Nearest airport: Zürich (190km) Elevation: 1,072m–2,200m Total piste distance: 210km Longest run: 7.5km Difficulty: 46% blue (93km); 47% red (98km); 7% black (15km) Number of lifts: 55 More info: be-welcome.ch; adelboden-lenk. ch/en; kandersteg. ch/en Big air: Gran Masta Park is a highlight in Adelboden-Lenk
DAVID BIRRI, RUEDI FLÜCK
Glacial in Gstaad Snow-sure skiing through the winter
Peak Walk by Tissot in Gstaad: the world’s only suspension bridge that connects two peaks
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The only glacier ski area in the Bernese Oberland region, the Glacier 3000 has 30km of varied slopes (14.5km blue; 5.5km red; 10km black) as well as stunning freeride options with descents of around 2,000 vertical metres. There are Freeride Days every spring to show skiers the ropes and the options available. There’s more to Gstaad than just the glacier, though. Nearly 40km of black runs are accessible on a ski pass, and the largest resort, Rinderberg/Saanerslochgrat/ Horneggli (try saying that after a few glühweins), is a 90km dream for beginners and intermediates. The Eggli/La Videmanette resort, meanwhile, is home to a 7.5km stretch that drops 1,160m through the valley.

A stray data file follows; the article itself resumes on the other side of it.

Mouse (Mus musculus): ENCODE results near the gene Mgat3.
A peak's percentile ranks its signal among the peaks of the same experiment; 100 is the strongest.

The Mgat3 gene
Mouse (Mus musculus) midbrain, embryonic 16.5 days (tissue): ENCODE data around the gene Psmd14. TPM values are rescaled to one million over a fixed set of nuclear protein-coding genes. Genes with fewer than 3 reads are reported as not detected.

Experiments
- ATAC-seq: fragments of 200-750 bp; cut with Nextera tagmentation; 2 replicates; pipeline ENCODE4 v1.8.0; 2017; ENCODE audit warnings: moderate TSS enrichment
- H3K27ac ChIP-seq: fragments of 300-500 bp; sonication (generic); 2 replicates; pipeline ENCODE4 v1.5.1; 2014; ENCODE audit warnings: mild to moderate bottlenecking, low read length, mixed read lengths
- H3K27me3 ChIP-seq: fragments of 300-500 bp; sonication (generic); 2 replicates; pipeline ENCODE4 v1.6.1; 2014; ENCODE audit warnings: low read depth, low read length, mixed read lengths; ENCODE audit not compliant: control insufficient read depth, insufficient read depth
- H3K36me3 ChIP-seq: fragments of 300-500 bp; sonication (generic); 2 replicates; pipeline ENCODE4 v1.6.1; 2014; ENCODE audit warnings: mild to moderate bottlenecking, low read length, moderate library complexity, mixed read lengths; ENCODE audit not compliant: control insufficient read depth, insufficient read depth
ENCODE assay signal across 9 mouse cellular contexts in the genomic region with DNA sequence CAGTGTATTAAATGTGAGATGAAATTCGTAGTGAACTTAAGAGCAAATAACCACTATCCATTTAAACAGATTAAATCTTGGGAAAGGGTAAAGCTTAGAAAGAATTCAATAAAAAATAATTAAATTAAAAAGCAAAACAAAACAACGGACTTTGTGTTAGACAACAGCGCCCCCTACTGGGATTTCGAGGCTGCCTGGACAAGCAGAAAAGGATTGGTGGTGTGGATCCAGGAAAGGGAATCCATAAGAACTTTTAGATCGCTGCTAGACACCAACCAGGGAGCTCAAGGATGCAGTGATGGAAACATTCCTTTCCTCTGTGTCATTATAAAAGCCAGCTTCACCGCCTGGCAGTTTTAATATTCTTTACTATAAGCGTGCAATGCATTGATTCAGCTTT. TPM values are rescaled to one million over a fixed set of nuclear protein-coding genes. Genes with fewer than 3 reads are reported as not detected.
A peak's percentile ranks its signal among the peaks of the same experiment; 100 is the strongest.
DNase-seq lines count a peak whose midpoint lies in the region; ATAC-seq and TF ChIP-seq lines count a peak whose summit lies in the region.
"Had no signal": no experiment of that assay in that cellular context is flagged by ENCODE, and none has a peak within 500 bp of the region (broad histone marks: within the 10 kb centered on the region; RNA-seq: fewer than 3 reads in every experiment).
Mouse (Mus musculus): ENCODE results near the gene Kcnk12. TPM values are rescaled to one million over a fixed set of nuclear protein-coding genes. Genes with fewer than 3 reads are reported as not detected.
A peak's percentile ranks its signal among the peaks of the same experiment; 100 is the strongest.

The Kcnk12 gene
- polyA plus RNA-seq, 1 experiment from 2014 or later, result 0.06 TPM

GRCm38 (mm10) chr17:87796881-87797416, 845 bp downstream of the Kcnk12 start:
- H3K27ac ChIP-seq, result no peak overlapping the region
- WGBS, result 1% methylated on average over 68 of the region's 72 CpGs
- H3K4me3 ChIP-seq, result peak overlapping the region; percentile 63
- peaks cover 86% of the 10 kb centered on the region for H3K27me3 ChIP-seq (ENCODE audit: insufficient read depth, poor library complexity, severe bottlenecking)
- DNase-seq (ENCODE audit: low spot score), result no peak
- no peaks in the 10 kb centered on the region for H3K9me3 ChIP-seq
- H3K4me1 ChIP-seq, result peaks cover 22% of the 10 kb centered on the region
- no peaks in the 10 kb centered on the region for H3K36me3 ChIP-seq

Nearest airport: Bern (80km) Elevation: 1,000m–3,000m Total piste distance: 200km Longest run: 7.5km Difficulty: 60% blue (120km); 28% red (56km); 12% black (24km) Number of lifts: 47 More info: gstaad.ch/en
A 30-minute drive from the city of Lucerne is the freeriding heaven of Engelberg-Titlis, based around the mighty 3,238m-high Titlis mountain. Sticking strictly to the pistes, Engelberg is a resort more accommodating to intermediate and advanced skiers than it is beginners, even though there are plenty of routes for all, and the little circle of blue runs at the top of the Jochpass chairlift is a veritable playground for skiers of all levels. What really brings powder fiends – and international freeride teams – to Engelberg, though, are the vast opportunities beyond the boundaries...